Create an application setting for the default web site.

    application setting for the default web site
    Figure 7

    Right-click in the workspace area, and choose “Add” from the context menu that appears. Give it a name and value. It would appear as below:

    context menu
    Figure 8

    Now select any application under this website, and check the application settings. You would find the inherited properties under the Application Setting. Yes, you can override these in your child applications. And when you do so, the entries are added to the web configuration file of the child applications.

    the entries are added to the web configuration file of the child applications.
    Figure 9

  5. Compression of Dynamically Generated Content

    ASP.NET developers have resorted to the use of external libraries to compress the dynamically generated ASP.NET website content. With IIS 7, it is just a few clicks away. Click the Compression button under the IIS section in the workspace pane.

    Compression  button
    Figure 10

    Enable the dynamic content compression and static content compression and reduce the bandwidth required to deliver the response thereby achieving a greater performance from your website.

    greater performance acheived through compression
    Figure 11

  6. IIS 7.0 Output Cache

    The new output cache provided by IIS 7 that enables caching of the dynamic content from an ASP.NET application is a better alternative to the ASP.NET output cache. Additionally, the IIS 7.0 Output cache provides programmatic access to do this. You can read more about this concept from the TechNet Magazine. The link to the write-up is provided at the end of this article.

  7. ASP.NET Features For All Content

    The ASP.NET functionality like the authentication, authorization is now available to the static files too. That is, all ASP.NET functionality is applicable to all types of content. This removes the hassle of having multiple mechanisms to protect different kind of files. This is only available under the Integrated pipeline mode. As stated earlier, you can now cache the output of ASP pages in a similar fashion as your ASP.NET pages. The same rule applies to authorization, roles and all other ASP.NET features.

  8. IIS Modules To Intersect, Modify the Request – Processing Pipeline

    It is now possible to write IIS 7 Modules that can intercept and modify the request processing pipeline stages. You can now choose to do the following:

    1. Intercept Requests – URL Rewriting
    2. Modify Requests – Modifying Request header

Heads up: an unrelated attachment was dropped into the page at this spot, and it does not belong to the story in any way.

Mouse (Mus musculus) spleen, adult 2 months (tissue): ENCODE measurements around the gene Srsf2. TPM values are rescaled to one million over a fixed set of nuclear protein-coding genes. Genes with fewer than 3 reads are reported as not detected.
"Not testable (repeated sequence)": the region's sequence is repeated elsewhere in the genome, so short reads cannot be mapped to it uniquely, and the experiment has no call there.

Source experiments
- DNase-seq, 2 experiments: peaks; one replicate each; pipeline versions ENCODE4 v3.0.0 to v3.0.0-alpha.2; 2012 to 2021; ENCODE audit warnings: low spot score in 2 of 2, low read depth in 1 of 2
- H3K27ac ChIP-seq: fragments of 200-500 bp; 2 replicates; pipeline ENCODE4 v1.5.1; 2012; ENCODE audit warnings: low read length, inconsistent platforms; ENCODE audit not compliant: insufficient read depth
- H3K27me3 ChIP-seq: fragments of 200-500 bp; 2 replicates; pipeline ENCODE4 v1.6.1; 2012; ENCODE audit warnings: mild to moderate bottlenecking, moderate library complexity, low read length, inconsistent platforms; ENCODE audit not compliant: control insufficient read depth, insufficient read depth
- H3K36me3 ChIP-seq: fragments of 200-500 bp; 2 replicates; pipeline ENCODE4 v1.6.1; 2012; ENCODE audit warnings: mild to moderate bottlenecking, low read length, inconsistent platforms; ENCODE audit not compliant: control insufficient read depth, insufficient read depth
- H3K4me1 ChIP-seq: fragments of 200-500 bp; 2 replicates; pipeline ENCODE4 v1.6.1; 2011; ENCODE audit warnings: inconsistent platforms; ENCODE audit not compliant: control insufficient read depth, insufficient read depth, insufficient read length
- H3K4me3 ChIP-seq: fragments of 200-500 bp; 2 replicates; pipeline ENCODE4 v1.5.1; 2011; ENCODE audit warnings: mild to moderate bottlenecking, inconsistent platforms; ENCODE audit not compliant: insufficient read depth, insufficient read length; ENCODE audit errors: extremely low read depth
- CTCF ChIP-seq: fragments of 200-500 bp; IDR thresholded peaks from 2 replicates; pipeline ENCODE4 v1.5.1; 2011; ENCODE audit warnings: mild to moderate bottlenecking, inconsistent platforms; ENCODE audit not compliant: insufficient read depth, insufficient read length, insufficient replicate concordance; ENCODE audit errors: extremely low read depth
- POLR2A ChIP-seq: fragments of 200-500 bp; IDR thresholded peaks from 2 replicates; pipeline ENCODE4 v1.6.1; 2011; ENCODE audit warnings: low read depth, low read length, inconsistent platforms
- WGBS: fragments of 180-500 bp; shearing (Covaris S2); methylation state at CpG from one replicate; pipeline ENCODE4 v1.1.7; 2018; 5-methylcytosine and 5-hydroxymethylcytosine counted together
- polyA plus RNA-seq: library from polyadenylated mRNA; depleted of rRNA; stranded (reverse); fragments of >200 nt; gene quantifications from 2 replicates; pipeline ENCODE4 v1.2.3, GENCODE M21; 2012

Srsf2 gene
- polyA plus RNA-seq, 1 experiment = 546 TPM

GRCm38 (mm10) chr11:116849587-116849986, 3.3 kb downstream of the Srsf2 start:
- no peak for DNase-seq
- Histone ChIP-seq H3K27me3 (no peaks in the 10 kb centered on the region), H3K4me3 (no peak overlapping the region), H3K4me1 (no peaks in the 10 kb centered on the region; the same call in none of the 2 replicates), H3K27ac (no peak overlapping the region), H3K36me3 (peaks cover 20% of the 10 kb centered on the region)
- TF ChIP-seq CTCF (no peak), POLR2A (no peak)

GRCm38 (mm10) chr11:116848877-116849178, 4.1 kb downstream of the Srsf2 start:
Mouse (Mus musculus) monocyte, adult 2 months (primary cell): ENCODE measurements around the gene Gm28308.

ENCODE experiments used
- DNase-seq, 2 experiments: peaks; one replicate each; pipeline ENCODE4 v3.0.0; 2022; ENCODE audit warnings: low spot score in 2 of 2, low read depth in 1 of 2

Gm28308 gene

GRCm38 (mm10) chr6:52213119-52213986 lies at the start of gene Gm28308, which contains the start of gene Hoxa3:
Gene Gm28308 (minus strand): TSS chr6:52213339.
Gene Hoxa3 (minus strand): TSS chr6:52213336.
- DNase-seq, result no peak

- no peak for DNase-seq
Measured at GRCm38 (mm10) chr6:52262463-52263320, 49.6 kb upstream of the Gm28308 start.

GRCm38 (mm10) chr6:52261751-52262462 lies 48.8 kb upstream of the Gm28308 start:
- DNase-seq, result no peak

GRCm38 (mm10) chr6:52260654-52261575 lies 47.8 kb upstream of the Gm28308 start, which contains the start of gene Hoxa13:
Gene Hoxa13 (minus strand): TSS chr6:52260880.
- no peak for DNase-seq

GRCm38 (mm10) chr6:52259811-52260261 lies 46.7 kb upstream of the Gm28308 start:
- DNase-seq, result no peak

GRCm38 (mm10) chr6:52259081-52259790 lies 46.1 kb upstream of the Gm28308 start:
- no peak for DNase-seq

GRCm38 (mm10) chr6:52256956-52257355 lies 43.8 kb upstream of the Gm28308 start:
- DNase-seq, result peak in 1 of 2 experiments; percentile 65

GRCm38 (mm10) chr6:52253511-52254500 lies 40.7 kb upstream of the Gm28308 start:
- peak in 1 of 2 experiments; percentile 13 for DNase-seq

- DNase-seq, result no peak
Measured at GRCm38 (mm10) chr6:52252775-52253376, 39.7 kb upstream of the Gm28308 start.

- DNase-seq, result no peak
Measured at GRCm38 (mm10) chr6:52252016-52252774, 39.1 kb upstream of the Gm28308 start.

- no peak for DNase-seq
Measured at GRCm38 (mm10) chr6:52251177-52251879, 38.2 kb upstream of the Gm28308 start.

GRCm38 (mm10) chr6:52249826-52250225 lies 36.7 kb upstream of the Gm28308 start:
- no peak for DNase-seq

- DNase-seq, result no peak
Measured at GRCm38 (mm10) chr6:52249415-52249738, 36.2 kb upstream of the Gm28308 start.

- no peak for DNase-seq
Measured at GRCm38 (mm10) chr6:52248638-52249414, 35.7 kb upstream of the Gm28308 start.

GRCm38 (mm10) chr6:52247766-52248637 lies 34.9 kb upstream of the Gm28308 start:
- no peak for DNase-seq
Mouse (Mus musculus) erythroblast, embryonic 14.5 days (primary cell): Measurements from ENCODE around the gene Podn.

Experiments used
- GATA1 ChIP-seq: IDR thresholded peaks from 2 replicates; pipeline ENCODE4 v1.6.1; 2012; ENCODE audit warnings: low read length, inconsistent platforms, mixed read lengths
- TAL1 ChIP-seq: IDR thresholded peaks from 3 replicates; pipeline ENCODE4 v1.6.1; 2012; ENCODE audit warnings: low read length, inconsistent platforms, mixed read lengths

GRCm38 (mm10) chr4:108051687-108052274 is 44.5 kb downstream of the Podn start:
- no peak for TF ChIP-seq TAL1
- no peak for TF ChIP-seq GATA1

3. Filter Response

    A module of IIS 7 is similar to the ISAPI filters that existed in the previous versions. It implements the System.Web.IHttpModule interface. You can now extend the web server with the new modules.

  9. Secure Applications With IIS 7 Security Features

    IIS7 provides various security features that make your application less vulnerable to malicious attacks. One such example is the ALLOW DOUBLE ESCAPING feature. It is a Boolean property that controls the process of a request url that contains unencoded characters. It has a value of false by default. Such requests results in HTTP 4O4 errors.

    To override this behavior (if you need to), you can use the security node under the System.WebServer section.

      <requestFiltering allowDoubleEscaping="true" />

  10. ASP.NET Debugger Extension for IIS 7

    One of the MSDN Members has written a pretty useful extension for IIS 7. This provides advanced debugging features for the worker processes running managed code.

An excerpt from his blog:

“It basically does three things

  1. Find Debug Modules
    This feature will help you scan your website content to spot modules that have been built in debug mode.
  2. Callstack Viewer
    This feature will dump out the callstacks of all the threads in the process running managed code. It is basically a snapshot of all the managed threads in the worker process. This is helpful when you are troubleshooting worker process hangs / performance issues.
  3. Trace Process for Debug Events
    This feature will help in tracing useful events in the worker process. For example it can display callstacks whenever an exception occurs in the process.”


These features help the .NET developer to understand about the new web server from Microsoft in an elaborative manner and makes work more efficient.

You can find out more about this extension from the link provided at the end of this article.


IIS History

Output Cache in IIS 7.0

ASP.Net Debugger Extension for IIS 7.0